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Football gets go-ahead from Sisolak

Are you ready for some football?

Judging by the reaction of Pahrump Valley High School football players upon learning there would, in fact, be a season, the answer is a resounding yes.

Trojans coach Joe Clayton informed his players after practice Wednesday that the season that was rescheduled for spring because of the COVID-19 pandemic was on after Gov. Steve Sisolak lifted the state’s ban on full-contact sports.

The decision on whether to play sports is in the hands of the individual school districts. Nevada Interscholastic Activities Association Executive Director Bart Thompson said the Clark County School District is the only one of 17 school districts in the state that has opted out of the fall season.

That will have a major impact on Pahrump Valley’s schedule, which in its pre-pandemic form included only Clark County schools, although Moapa Valley was exempt from the CCSD decision because that rural school has had in-person instruction, something CCSD Superintendent Jesus Jara has deemed a prerequisite to fielding athletic teams.

But for six weeks, the Trojans can play football, and whoever the opponents will be really doesn’t matter at this point. Especially for the seniors, hearing Wednesday’s news ended months of ambiguity.

“After the time we put in, it’s amazing,” senior Fabian Soriano said, adding that the Trojans have been practicing hard all along.

“We’ve been operating just as if we were going to compete next week, and we told them that from day one,” Clayton said. “We have to approach it that way.”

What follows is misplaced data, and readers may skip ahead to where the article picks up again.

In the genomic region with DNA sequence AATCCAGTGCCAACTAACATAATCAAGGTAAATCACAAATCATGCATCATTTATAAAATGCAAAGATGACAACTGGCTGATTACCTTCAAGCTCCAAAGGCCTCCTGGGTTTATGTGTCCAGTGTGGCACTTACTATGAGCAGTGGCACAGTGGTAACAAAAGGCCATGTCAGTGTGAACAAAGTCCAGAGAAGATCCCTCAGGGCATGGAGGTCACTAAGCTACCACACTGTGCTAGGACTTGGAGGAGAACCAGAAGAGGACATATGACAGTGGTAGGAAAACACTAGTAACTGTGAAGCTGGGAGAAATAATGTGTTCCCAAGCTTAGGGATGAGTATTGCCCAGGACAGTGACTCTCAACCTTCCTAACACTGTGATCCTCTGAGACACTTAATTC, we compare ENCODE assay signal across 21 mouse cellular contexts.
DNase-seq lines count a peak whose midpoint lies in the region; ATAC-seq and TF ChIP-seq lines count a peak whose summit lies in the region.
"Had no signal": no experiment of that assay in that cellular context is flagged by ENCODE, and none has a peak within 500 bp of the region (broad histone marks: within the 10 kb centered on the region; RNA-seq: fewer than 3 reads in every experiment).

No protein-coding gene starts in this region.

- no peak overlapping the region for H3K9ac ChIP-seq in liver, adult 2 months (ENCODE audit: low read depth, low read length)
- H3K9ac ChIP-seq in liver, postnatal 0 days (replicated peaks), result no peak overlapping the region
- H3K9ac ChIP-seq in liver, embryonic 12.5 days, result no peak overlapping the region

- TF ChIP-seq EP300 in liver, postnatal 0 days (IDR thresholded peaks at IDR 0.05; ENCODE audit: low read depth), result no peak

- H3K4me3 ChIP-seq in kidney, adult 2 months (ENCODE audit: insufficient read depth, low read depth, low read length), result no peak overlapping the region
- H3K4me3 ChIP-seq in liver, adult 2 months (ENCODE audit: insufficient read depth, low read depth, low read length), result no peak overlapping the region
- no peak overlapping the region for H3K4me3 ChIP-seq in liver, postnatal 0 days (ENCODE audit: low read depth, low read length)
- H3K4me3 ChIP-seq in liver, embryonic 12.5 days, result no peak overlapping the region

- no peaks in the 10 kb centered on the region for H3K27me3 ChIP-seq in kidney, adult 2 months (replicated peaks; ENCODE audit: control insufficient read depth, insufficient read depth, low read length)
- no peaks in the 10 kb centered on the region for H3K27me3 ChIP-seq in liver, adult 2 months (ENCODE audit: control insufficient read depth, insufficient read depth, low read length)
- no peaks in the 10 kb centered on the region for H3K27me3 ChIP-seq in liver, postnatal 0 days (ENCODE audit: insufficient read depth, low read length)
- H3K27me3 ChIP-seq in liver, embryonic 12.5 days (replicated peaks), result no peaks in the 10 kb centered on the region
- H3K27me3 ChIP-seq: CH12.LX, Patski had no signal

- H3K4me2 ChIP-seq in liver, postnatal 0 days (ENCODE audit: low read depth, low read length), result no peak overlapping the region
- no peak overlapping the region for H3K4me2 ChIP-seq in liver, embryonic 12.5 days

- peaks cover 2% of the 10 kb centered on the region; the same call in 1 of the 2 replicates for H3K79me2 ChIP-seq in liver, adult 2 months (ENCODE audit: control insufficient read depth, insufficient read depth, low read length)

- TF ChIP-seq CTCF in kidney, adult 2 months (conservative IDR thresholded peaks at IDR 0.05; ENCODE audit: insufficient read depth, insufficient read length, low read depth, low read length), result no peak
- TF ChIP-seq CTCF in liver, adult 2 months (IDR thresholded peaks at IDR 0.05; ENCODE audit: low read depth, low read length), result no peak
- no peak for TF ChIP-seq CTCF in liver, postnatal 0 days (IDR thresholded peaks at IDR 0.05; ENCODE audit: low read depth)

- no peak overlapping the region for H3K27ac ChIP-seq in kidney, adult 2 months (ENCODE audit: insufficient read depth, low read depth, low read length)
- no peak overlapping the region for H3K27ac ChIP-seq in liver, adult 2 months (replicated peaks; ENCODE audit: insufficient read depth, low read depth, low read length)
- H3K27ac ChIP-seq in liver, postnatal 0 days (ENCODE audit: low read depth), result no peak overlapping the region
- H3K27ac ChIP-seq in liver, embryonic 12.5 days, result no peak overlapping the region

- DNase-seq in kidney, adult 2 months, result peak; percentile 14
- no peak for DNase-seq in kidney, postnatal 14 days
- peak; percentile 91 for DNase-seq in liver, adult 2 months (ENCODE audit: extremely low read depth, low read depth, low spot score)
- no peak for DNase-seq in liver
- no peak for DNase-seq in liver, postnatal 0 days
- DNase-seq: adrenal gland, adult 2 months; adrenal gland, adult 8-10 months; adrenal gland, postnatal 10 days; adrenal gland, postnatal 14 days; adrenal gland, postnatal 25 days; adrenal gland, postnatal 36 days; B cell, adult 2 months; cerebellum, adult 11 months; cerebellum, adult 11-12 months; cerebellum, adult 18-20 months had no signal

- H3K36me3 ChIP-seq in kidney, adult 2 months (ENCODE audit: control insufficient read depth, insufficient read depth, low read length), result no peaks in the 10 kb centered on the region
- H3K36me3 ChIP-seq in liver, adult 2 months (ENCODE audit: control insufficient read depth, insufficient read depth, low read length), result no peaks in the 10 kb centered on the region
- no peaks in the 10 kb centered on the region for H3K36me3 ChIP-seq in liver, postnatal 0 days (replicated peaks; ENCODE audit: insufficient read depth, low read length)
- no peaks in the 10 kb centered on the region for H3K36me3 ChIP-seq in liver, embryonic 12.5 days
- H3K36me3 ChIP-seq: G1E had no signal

“It felt pretty good,” senior Rance Bill said of hearing the news. “The team is pretty excited.”

Cheers and applause greeted Clayton’s announcement, although some of the veterans said it wouldn’t make much difference on the way the team practices.

“I don’t think it will change,” Jacob Lopez said. “We’re always that competitive.”

But even though coaches had indicated they thought they would play, there was always an element of uncertainty hanging over Trojan Field.

“We always had that doubt,” Lopez said.

“We were kind of in the middle,” Andrew Avena agreed. “We didn’t really know what was going on. Now it’s for sure, so we’re happy.”

Sisolak was aware of the reaction he would get.

“I know you’ve been waiting for this,” a masked Sisolak said before delivering the news that full-contact sports may resume practice and competition. The governor said the NIAA must develop a mandatory testing and mitigation plan that school districts must agree with in order to compete. Standard mitigation measures — capacity limits, social distancing, masks, etc. — will be in place, and schools will be responsible for ensuring they are met.

Donnie Nelson, the co-assistant director of the NIAA, said there would be meetings well into Wednesday night for that purpose. Clayton told his players there also would be a coaches meeting that evening to discuss the procedures going forward.

While official football practices were allowed beginning Feb. 13, full practice for all other fall sports is permitted beginning Saturday. What happens when the season begins is still an open question.

“We have a couple of tentative schedules already, now that they know it’s opened up and once they approve the COVID protocols, I think it’s just a matter of approving a schedule,” Clayton said. “They’re kind of waiting on a couple of schools on whether they’re officially participating or not.”

The fall sports season, which includes football, soccer, cross country, tennis and girls volleyball, is scheduled to begin competition March 5 and run through April 10. There will not be any state tournaments, and region tournaments are up to the discretion of the schools in each region.

“We don’t have all the details yet,” Clayton said. “Nobody does. But we do know that we’re going to play football.”

And the seniors are convinced the Trojans will be ready for that.

“I think we’re going to be pretty solid,” Bill said.

Clayton was even more confident.

“It doesn’t matter how it’s set up,” the winningest coach in PVHS history told his team. “We’re going to win the whole thing.”

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